Australasia's Biggest Online Store

Sell Your Old Stuff for Cash. It's Easy & Free to List. Get Started Now.

The Remote Control in the New Age of Television
By

Rating
Product Description
Product Details

Promotional Information

The first book of state-of-the-art research combining survey measurements with recorded observations of viewing behavior, and analysis of the program sources accessed during grazing, experimental studies of remote control use, and historical and critical analyses.

Table of Contents

Preface Overview and Developmental Perspectives The Remote Control Device: An Overlooked Technology by James R. Walker and Robert V. Bellamy, Jr. At the Touch of a Button: A Brief History of Remote Control Devices by Louise Benjamin From Gadget to Necessity: The Diffusion of Remote Control Technology by Bruce C. Klopfenstein Individual RCD Use Measuring RCD Use: Method Matters by Nancy C. Cornwell, Shu-Ling Everett, Stephen E. Everett, Sandra Moriarty, Joseph A. Russomanno, Michael Tracey, and Roger Trager Surveillance and Cluster Viewing: Foraging through the RCD Experience by Paul J. Traudt Remote Control Devices in Television Program Selection: Experimental Evidence by Jennings Bryant and Steven C. Rockwell Future Zap: Next Generation Smart Remotes by Carrie Heeter, Kak Yoon and James Sampson Antecedents of Remote Control Use: Gratifications and Psychological Dimensions The Gratifications of Grazing: Adult Motivations for Remote Control Use by James R. Walker, Robert V. Bellamy, Jr., and Paul J. Traudt Is the Remote Control Device a Toy or Tool? Exploring the Need for Activation, Desire for Control, and Technological Affinity in the Dynamic of RCD Use by Lawrence A. Wenner and Maryann O'Reilly Dennehy Group Viewing in Remote Control Use: Family and Gender Issues "OK, Where's the Remote?" Children, Families and Remote Control Devices by Kathy A. Krendl, Cathyrn Troiano, Robert Dawson, and Ginger Clark Domination of the Remote Control during Family Viewing by Gary Copeland and Karla Schweitzer Gender Differences in Remote Control Use by Elizabeth M. Perse and Douglas A. Ferguson The Impact of Remote Control Devices on Media Industries The RCD's Impact on Television Programming and Promotion by Susan Tyler Eastman and Jeffrey Neal-Lunsford Remote Control Devices and the Political Economy of a Changing Television Industry by Robert V. Bellamy, Jr. Critical Perspectives on the Remote Control Remote Control: Mythic Reflections by David Lavery Technoromancing the Clicker by Bruce E. Gronbeck References Index

About the Author

JAMES R. WALKER is Associate Professor of Communication at Memphis State University. His research interests include studies of media audiences, and the impact of developing technologies on telecommunications industries. His work has appeared in such publications as Journal of Broadcasting and Electronic Media and Journalism Quarterly. ROBERT V. BELLAMY, JR. is Associate Professor of Communication at Duquesne University. His research interests include media programming, sports and media, and technological changes in media. He has published articles in the Journal of Communication, Journal of Broadcasting and Electronic Media, and Journalism Quarterly, among others.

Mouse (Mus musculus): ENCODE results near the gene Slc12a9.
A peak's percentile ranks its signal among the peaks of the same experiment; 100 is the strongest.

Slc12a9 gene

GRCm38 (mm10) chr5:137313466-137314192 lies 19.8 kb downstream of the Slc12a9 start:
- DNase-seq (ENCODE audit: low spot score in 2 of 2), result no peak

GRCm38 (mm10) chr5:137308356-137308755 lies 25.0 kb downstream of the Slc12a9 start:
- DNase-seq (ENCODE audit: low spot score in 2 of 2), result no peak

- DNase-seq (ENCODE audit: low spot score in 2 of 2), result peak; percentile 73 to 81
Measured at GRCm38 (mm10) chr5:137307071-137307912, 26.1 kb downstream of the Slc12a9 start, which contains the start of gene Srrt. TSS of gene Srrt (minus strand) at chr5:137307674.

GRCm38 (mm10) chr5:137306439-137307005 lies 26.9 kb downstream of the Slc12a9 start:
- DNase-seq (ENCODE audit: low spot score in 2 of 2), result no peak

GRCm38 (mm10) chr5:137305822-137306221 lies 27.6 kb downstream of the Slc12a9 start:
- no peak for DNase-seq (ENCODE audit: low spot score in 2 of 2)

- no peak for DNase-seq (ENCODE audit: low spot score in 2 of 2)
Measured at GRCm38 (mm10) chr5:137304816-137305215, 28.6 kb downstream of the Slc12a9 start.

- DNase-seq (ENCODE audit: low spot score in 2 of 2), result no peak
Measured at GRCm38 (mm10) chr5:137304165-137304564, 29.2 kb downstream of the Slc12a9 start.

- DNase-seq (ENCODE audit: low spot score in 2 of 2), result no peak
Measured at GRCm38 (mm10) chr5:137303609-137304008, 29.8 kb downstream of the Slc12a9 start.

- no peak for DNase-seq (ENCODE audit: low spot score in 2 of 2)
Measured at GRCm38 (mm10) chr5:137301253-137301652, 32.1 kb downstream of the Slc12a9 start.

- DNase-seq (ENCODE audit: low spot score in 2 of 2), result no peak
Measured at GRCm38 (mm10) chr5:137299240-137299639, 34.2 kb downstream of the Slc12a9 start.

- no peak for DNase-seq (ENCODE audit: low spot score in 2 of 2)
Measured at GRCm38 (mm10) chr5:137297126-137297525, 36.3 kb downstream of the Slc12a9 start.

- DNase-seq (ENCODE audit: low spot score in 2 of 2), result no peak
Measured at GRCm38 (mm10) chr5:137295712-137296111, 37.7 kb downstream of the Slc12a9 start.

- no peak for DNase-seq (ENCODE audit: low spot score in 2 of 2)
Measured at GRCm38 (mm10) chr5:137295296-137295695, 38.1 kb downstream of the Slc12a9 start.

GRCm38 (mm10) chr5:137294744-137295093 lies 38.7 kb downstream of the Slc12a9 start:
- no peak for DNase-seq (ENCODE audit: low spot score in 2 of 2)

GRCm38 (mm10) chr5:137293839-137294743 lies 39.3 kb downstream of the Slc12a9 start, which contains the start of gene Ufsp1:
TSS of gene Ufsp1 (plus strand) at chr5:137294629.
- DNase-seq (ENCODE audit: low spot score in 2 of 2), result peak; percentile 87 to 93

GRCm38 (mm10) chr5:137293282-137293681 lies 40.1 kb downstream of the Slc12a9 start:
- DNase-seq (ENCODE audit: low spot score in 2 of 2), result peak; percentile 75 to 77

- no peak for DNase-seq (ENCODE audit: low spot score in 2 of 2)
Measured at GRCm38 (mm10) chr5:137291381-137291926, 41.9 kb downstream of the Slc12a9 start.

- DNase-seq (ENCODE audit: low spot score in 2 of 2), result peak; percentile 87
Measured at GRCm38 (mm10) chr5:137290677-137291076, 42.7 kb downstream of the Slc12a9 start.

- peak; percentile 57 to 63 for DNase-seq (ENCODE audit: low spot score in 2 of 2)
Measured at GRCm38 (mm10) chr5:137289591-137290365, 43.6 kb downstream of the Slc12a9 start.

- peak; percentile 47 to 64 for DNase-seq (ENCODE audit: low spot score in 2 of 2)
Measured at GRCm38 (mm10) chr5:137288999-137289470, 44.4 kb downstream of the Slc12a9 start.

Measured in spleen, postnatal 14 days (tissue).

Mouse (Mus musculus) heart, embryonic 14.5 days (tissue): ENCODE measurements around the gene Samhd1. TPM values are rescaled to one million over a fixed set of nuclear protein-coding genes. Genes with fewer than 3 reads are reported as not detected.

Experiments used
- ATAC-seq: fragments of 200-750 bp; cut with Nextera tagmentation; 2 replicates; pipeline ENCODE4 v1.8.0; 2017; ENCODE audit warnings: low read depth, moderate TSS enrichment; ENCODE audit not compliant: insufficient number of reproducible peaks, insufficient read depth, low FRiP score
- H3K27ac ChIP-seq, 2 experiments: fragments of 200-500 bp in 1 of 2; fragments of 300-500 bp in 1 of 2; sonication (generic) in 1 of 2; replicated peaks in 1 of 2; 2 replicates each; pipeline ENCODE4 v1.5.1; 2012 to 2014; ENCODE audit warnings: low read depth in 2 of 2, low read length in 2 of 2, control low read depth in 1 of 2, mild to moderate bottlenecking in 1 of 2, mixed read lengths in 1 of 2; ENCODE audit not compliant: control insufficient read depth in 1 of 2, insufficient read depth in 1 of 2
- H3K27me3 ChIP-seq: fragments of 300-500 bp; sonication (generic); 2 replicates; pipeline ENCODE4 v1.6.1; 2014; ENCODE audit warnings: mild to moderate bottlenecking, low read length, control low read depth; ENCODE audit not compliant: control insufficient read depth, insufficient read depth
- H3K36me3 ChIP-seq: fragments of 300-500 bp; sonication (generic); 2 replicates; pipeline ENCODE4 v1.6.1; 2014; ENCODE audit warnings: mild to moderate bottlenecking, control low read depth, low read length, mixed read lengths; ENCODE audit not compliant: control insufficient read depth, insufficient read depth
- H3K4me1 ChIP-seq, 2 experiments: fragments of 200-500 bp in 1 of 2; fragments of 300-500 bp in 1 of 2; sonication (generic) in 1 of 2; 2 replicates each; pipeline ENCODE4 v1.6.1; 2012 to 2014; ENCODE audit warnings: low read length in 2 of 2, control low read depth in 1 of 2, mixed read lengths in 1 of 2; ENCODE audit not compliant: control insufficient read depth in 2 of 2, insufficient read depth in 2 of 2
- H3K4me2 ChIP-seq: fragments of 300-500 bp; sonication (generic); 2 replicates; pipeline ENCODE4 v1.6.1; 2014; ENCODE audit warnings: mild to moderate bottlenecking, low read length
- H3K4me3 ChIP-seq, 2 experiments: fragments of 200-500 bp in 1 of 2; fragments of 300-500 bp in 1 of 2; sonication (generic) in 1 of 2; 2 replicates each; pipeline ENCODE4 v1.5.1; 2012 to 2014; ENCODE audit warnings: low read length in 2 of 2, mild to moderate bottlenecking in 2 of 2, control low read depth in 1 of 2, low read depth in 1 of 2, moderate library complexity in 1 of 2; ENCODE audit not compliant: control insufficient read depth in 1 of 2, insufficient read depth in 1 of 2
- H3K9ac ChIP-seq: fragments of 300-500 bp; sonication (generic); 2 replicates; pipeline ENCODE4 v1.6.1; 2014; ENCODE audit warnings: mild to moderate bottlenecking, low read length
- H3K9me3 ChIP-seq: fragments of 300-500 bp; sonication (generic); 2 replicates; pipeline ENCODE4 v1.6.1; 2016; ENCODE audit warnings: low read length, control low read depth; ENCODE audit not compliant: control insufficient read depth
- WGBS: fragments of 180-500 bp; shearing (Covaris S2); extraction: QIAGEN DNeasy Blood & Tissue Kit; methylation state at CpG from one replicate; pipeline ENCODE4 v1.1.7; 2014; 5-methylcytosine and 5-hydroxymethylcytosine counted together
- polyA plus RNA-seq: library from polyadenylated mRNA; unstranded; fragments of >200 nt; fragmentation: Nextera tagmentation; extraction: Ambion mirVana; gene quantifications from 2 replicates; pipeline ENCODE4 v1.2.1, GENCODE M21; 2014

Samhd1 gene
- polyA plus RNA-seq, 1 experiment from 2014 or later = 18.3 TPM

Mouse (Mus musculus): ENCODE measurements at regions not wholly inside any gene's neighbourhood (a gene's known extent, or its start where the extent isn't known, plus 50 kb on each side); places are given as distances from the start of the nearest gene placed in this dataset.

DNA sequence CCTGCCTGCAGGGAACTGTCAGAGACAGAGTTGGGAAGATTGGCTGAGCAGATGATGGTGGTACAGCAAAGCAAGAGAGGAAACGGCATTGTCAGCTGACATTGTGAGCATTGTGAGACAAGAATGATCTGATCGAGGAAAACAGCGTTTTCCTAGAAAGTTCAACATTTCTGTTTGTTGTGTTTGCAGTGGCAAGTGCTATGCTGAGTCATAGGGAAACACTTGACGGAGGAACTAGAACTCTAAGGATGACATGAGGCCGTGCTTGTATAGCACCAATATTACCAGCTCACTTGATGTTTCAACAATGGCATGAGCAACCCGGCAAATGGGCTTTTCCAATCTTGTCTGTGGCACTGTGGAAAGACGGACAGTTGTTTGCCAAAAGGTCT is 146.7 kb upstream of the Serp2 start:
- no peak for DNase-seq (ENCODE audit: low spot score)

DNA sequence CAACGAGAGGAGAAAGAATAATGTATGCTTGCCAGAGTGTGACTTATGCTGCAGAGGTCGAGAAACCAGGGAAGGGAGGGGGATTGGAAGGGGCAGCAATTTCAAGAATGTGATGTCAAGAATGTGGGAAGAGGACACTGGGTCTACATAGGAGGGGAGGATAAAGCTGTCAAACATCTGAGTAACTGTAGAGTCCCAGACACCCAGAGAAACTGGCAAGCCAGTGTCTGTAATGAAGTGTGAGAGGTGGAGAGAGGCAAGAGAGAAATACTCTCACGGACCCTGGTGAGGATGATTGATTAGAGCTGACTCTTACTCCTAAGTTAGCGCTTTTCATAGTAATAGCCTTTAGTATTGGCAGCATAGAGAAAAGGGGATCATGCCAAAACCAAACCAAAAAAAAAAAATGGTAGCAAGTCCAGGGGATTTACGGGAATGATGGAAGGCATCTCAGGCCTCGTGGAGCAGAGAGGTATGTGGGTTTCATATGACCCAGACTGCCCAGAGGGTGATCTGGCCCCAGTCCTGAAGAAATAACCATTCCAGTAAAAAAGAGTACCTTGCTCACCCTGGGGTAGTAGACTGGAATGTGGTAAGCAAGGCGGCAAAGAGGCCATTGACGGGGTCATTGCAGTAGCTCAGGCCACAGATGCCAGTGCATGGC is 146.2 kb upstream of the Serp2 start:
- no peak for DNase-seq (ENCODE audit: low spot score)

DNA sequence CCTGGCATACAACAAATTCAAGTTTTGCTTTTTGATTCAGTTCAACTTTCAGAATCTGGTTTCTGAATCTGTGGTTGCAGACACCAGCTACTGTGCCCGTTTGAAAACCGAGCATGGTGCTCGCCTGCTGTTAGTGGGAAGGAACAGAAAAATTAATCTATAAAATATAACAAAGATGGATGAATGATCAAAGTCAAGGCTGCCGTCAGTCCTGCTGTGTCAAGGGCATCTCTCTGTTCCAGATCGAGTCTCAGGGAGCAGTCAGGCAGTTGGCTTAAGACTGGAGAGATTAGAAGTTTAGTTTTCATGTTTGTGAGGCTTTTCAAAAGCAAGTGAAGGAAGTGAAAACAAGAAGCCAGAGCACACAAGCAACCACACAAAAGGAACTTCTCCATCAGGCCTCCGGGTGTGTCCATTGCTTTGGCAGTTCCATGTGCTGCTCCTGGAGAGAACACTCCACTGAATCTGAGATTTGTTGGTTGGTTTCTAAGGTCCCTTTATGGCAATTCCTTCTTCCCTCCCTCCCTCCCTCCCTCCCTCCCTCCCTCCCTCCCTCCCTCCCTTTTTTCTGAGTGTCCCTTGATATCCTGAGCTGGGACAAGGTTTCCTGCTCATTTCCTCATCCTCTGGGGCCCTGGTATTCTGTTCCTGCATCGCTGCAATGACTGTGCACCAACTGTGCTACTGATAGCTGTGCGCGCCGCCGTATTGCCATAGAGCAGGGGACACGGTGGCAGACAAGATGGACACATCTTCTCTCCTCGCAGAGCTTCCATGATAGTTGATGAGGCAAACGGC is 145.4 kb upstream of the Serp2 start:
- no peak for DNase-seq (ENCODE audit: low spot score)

Reviews

"The evolution of this small device as an interface of the technology that produced cable TV and the VCR is well presented, as are the statistics verifying its rapid and complete penetration into American TV households. The final three chapters, whose authors thoughtfully analyze the role of the remote in the larger of the political economics of the TV industry, along with Americans' infatuation with technology, and television's ability to confound fiction and reality, are provocative and indicative of where we should look for effects."-Choice ." . . . This is a highly useful collection on a topic everyone lives with but few have yet analyzed."-Communications Booknotes ?. . . . This is a highly useful collection on a topic everyone lives with but few have yet analyzed.?-Communications Booknotes ?The evolution of this small device as an interface of the technology that produced cable TV and the VCR is well presented, as are the statistics verifying its rapid and complete penetration into American TV households. The final three chapters, whose authors thoughtfully analyze the role of the remote in the larger of the political economics of the TV industry, along with Americans' infatuation with technology, and television's ability to confound fiction and reality, are provocative and indicative of where we should look for effects.?-Choice

Ask a Question About this Product More...
Write your question below:
How Fishpond Works
Fishpond works with suppliers all over the world to bring you a huge selection of products, really great prices, and delivery included on over 25 million products that we sell. We do our best every day to make Fishpond an awesome place for customers to shop and get what they want — all at the best prices online.
Webmasters, Bloggers & Website Owners
You can earn a 5% commission by selling The Remote Control in the New Age of Television on your website. It's easy to get started - we will give you example code. After you're set-up, your website can earn you money while you work, play or even sleep! You should start right now!
Authors / Publishers
Are you the Author or Publisher of a book? Or the manufacturer of one of the millions of products that we sell. You can improve sales and grow your revenue by submitting additional information on this title. The better the information we have about a product, the more we will sell!
Back to top